Millions of Americans have been exposed to asbestos on a regular basis. Almost everyone has been exposed to the dangerous mineral at least once in their lives. This is due to the fact that asbestos is almost always present in the air. Since this type of exposure is usually of a very low level of asbestos and does not occur every day, most people will not develop diseases related to asbestos exposure. Most of the people who contract asbestos related diseases work with asbestos very day and come in contact with it regularly through their homes or jobs.
Some of the most common jobs where workers have been exposed to asbestos repeatedly are shipbuilding trades, asbestos mining and milling, manufacturing of asbestos textiles and other asbestos products, insulation work in construction and building trades, and many other jobs that revolve around construction and manufacturing of asbestos containing materials. Workers who remove asbestos containing materials are also at a high risk for being exposed to the mineral. Demolition workers, drywall removers, and asbestos removal workers all work within the field of removing products that have asbestos in them. Asbestos is very common in older buildings, especially in the drywall and tiles of older buildings, so demolition workers and drywall removers must be very careful to not attempt to remove anything that could have asbestos in them. An asbestos abatement team must come by and safely remove all of the asbestos.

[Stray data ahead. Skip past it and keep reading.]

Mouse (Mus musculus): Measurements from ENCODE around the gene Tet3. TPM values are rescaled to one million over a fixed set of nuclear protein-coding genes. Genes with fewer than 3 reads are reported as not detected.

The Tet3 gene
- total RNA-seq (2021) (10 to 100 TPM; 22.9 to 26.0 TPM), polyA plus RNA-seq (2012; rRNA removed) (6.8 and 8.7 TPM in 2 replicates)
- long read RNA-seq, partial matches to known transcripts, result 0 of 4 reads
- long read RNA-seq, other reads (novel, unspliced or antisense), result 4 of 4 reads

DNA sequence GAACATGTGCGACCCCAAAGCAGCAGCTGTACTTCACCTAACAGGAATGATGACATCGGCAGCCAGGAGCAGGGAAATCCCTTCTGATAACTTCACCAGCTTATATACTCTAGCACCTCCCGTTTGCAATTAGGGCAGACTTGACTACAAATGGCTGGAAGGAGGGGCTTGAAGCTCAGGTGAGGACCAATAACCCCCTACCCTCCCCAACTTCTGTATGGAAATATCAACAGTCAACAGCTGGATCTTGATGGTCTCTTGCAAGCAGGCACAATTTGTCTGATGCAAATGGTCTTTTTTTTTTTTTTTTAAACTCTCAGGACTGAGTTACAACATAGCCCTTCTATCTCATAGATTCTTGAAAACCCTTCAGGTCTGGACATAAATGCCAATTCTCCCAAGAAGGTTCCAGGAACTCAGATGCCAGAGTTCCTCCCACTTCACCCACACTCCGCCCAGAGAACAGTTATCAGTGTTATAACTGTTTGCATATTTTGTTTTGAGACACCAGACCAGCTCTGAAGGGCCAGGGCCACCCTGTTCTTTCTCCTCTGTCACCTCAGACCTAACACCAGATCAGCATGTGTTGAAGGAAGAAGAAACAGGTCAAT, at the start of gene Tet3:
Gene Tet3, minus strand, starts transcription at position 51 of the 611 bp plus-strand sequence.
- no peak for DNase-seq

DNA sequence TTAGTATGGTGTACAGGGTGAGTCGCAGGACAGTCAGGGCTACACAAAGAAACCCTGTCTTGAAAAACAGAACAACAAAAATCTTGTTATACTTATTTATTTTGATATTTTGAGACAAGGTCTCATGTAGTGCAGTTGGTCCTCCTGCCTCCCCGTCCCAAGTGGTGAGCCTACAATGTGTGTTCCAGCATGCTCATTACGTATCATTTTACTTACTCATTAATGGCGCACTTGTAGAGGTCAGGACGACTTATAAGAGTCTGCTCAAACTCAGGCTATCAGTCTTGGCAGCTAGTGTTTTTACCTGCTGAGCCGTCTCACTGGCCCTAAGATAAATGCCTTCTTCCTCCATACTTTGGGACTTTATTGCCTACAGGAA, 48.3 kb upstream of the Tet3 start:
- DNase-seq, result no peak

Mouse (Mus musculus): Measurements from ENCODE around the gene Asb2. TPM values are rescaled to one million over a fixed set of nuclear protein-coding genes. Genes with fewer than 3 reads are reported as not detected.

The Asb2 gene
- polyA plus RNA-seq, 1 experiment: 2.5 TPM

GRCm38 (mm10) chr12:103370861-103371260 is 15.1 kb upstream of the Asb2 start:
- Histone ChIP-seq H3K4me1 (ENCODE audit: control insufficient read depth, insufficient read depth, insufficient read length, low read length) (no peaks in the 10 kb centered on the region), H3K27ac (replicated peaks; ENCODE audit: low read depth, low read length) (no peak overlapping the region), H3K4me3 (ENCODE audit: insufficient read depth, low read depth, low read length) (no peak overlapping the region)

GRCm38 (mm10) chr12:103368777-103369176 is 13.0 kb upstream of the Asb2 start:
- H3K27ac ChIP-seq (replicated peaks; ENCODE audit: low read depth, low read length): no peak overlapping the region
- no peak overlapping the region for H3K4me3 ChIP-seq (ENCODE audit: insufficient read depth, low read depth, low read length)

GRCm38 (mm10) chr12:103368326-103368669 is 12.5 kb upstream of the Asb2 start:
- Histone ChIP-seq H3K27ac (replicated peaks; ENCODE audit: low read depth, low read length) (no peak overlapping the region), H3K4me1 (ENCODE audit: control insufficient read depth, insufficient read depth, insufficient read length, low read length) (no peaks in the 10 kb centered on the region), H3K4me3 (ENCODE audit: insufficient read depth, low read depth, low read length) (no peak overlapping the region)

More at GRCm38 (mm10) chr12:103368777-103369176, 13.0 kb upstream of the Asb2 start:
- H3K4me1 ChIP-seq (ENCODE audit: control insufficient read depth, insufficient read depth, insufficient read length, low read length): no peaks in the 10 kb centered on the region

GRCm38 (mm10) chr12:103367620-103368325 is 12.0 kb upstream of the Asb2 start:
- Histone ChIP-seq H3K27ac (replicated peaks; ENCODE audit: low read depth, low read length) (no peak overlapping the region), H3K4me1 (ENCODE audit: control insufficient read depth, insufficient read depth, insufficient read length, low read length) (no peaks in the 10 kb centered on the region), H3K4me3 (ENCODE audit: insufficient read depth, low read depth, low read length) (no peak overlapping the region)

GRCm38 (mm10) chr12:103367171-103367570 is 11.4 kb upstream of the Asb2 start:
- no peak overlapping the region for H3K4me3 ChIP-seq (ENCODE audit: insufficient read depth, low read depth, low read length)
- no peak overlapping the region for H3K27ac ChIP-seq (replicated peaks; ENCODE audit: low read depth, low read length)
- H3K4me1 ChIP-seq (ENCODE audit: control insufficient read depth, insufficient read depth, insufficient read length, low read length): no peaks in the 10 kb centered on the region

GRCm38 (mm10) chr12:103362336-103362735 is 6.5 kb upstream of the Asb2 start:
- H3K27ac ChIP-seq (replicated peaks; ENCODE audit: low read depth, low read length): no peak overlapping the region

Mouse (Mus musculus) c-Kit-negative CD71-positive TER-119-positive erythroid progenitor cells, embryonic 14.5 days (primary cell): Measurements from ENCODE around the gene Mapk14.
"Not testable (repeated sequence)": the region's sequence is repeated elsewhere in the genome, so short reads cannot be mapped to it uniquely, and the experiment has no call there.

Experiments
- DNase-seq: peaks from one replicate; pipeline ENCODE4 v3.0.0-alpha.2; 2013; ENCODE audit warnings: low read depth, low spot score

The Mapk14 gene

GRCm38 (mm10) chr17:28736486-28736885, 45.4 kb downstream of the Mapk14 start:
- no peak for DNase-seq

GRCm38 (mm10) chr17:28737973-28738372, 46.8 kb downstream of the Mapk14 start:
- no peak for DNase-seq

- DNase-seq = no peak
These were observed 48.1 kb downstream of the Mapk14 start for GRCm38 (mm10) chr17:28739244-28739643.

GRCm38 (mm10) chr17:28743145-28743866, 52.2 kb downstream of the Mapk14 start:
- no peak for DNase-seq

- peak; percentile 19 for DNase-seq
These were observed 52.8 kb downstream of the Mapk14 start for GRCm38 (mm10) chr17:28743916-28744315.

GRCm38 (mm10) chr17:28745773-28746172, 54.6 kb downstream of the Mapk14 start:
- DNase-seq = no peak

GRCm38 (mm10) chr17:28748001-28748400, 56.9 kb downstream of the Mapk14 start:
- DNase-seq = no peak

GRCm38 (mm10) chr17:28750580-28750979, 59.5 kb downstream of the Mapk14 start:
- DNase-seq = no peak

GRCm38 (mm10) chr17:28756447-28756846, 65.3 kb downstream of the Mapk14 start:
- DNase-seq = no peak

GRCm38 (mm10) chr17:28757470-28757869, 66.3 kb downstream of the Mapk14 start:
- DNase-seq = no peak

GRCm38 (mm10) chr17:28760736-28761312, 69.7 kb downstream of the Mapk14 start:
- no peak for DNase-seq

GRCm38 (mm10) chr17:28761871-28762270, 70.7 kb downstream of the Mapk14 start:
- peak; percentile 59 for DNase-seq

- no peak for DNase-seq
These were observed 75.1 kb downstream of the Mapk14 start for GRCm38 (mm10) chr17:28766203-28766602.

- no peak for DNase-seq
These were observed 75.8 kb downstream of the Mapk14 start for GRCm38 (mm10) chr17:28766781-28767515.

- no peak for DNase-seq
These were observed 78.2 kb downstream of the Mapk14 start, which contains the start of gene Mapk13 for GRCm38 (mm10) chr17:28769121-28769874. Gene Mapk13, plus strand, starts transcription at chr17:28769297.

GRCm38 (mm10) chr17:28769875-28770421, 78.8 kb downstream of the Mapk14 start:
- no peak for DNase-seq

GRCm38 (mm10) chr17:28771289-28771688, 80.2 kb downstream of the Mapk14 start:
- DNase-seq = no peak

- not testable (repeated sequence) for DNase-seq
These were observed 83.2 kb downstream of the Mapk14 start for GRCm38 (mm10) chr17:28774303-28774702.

Many workers had to handle asbestos for a long period of time before we knew that they caused diseases. Asbestos related diseases do not take effect until later in life, so it took many decades for us to realize that it was asbestos exposure that was causing all of the health problems in these workers. Luckily, asbestos today are very heavily regulated, so most workers will not have to come into contact with asbestos unless it is deemed safe to.